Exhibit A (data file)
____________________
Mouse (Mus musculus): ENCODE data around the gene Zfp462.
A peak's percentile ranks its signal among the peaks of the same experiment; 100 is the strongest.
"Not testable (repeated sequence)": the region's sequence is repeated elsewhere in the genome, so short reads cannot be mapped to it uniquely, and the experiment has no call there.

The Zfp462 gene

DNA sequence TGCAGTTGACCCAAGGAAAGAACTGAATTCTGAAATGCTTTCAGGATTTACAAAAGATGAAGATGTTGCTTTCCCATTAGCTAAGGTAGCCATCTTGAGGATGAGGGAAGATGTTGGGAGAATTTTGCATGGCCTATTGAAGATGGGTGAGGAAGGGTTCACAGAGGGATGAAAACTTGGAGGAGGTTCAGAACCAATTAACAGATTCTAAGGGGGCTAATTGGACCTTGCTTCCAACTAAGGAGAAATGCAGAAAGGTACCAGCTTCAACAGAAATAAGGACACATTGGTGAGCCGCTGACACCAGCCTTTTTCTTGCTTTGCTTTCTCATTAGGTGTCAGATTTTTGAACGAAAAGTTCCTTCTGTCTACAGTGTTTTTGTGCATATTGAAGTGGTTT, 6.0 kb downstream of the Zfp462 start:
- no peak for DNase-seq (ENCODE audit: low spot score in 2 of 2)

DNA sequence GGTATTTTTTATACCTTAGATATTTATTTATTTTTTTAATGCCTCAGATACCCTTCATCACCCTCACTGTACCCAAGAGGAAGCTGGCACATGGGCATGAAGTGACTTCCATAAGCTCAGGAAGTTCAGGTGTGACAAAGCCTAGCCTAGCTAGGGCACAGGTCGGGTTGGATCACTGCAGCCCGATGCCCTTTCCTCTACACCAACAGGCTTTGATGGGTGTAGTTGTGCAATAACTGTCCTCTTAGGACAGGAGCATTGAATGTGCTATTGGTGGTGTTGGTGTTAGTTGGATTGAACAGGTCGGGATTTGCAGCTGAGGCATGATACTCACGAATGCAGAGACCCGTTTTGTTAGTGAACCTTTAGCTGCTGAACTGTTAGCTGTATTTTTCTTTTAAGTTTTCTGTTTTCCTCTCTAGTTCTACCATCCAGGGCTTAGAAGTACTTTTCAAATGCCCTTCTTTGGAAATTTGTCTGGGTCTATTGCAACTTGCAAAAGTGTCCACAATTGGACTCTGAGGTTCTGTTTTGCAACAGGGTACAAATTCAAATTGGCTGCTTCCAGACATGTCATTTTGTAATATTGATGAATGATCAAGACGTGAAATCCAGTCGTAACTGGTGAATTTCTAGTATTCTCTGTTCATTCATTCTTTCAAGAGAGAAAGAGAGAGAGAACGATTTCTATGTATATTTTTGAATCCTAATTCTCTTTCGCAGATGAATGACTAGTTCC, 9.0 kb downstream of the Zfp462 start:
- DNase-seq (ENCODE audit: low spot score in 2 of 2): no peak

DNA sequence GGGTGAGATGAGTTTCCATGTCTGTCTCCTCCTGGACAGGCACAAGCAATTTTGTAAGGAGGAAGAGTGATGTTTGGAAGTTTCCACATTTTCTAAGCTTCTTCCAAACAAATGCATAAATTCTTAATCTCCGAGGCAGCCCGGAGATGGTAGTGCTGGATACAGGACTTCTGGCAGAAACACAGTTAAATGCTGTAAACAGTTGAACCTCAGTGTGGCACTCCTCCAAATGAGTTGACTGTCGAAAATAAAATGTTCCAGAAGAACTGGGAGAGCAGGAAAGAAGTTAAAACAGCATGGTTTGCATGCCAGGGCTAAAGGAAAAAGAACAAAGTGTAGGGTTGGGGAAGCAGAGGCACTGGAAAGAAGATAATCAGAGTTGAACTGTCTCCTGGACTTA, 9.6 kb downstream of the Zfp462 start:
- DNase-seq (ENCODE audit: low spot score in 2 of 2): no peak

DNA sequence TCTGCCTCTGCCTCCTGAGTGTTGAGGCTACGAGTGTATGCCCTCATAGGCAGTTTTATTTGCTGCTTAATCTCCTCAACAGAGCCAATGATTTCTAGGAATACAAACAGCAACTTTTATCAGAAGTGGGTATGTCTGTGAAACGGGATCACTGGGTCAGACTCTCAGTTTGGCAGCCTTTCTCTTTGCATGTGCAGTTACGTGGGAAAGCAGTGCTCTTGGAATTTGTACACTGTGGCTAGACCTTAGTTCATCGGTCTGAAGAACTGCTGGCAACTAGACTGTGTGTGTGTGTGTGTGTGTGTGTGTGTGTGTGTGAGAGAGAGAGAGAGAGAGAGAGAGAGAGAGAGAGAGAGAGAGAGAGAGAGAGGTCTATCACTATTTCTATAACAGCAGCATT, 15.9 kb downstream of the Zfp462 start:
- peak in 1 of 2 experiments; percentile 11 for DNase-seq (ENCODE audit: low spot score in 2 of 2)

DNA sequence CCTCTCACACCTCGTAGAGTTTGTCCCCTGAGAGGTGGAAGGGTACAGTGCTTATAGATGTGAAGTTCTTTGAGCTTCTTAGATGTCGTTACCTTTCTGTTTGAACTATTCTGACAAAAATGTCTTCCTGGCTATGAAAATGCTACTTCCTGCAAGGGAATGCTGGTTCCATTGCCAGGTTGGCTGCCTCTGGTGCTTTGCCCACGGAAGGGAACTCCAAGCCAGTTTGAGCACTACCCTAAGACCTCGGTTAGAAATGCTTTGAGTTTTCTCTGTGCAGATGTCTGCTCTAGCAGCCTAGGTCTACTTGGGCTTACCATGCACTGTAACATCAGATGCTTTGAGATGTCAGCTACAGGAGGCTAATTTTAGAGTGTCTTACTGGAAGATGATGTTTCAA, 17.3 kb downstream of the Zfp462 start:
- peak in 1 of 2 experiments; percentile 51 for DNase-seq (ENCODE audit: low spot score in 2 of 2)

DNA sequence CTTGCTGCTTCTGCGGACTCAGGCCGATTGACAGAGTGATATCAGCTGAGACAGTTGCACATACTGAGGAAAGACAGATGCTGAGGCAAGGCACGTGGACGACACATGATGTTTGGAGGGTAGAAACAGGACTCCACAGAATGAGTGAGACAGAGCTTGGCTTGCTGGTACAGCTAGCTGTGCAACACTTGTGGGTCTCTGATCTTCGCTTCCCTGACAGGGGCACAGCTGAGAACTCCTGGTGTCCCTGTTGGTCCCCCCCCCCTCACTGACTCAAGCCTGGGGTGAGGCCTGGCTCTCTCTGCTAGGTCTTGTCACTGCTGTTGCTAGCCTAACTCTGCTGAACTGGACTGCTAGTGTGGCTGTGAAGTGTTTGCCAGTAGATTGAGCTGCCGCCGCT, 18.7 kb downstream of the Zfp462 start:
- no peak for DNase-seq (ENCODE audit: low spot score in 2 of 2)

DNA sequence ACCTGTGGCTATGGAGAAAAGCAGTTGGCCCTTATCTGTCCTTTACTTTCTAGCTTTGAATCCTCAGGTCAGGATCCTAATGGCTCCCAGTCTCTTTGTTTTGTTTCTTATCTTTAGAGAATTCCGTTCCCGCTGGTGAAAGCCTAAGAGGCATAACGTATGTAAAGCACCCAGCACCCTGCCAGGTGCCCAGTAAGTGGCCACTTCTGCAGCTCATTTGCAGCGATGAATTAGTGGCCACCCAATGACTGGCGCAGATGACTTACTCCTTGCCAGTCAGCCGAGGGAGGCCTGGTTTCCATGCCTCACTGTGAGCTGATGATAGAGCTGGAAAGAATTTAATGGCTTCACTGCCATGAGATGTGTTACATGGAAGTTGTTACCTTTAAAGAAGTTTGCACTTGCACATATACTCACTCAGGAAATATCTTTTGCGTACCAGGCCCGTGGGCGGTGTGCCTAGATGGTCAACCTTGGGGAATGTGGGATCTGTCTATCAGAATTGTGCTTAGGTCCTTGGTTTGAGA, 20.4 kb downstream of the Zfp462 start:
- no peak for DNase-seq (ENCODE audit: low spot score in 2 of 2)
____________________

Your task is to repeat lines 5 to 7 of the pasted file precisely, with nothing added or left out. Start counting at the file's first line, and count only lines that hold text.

DNA sequence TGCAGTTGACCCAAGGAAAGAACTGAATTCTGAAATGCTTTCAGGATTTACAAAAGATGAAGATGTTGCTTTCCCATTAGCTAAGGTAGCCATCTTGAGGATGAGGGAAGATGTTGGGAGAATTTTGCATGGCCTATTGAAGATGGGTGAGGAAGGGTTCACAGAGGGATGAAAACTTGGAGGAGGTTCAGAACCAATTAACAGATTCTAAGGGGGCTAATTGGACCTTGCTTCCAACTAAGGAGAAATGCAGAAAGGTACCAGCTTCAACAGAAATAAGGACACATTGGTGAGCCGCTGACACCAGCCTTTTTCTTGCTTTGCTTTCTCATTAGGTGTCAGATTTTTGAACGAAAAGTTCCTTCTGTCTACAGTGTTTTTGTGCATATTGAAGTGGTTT, 6.0 kb downstream of the Zfp462 start:
- no peak for DNase-seq (ENCODE audit: low spot score in 2 of 2)

DNA sequence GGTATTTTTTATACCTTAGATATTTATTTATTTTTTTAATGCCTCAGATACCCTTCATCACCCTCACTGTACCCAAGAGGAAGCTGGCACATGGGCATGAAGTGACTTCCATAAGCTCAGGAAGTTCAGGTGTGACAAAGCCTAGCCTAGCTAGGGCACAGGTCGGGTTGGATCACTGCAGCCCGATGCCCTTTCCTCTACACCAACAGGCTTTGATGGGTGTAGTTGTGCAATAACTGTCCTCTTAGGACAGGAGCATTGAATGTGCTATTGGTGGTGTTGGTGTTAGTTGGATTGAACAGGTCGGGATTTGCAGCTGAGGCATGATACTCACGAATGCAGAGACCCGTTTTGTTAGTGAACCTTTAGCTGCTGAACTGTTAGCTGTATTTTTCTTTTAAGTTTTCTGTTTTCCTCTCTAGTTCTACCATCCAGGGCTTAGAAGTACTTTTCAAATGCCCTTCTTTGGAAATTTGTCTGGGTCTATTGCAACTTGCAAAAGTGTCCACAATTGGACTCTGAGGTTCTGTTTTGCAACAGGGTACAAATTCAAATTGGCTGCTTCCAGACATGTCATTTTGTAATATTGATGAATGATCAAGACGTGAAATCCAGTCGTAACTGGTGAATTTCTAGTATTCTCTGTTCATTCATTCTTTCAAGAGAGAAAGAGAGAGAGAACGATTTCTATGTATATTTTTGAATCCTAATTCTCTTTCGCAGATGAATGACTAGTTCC, 9.0 kb downstream of the Zfp462 start: